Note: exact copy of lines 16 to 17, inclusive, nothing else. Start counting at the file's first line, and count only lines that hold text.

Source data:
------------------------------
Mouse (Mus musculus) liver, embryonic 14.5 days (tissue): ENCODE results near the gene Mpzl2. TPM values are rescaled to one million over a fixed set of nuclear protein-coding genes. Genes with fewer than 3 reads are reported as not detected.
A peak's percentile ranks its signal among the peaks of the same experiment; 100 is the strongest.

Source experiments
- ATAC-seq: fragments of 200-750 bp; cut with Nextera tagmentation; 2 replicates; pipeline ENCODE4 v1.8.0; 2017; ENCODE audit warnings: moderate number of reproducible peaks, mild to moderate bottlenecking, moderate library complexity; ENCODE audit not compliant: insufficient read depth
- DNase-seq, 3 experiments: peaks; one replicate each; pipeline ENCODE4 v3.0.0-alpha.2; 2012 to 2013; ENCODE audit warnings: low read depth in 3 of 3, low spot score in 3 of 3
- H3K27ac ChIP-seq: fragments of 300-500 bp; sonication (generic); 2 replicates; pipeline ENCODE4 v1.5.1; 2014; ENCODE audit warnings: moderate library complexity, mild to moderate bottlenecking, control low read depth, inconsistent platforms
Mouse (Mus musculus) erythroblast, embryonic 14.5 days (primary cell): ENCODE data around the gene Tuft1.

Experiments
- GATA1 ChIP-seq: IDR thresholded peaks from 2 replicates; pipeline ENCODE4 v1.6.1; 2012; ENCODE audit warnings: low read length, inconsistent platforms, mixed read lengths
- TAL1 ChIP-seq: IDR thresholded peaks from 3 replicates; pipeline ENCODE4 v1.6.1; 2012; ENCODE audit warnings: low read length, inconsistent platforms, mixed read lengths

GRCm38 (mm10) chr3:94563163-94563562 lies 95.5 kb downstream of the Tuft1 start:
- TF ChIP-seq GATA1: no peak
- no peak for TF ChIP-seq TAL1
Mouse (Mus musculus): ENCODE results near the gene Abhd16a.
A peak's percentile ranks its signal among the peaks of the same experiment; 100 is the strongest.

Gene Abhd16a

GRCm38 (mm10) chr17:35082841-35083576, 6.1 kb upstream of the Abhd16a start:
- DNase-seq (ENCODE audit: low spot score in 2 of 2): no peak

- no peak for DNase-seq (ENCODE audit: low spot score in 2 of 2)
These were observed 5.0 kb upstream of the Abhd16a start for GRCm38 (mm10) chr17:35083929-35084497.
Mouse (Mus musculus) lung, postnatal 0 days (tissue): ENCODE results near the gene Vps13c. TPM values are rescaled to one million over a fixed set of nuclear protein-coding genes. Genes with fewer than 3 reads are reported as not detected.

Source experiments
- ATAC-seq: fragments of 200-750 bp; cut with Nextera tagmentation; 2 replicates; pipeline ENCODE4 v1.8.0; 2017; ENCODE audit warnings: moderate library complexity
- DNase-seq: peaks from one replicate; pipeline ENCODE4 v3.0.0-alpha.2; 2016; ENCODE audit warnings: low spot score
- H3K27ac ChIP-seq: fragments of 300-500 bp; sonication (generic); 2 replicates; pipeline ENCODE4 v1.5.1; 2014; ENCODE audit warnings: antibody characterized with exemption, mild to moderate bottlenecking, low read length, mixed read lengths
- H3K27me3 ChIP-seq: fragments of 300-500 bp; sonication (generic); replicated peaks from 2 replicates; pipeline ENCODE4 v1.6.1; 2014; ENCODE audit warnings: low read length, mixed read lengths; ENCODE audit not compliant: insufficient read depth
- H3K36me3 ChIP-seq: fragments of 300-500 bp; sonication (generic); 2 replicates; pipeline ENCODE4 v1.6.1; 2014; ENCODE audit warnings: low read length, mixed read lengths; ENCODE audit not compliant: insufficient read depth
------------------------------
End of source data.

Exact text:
Gene Abhd16a

GRCm38 (mm10) chr17:35082841-35083576, 6.1 kb upstream of the Abhd16a start: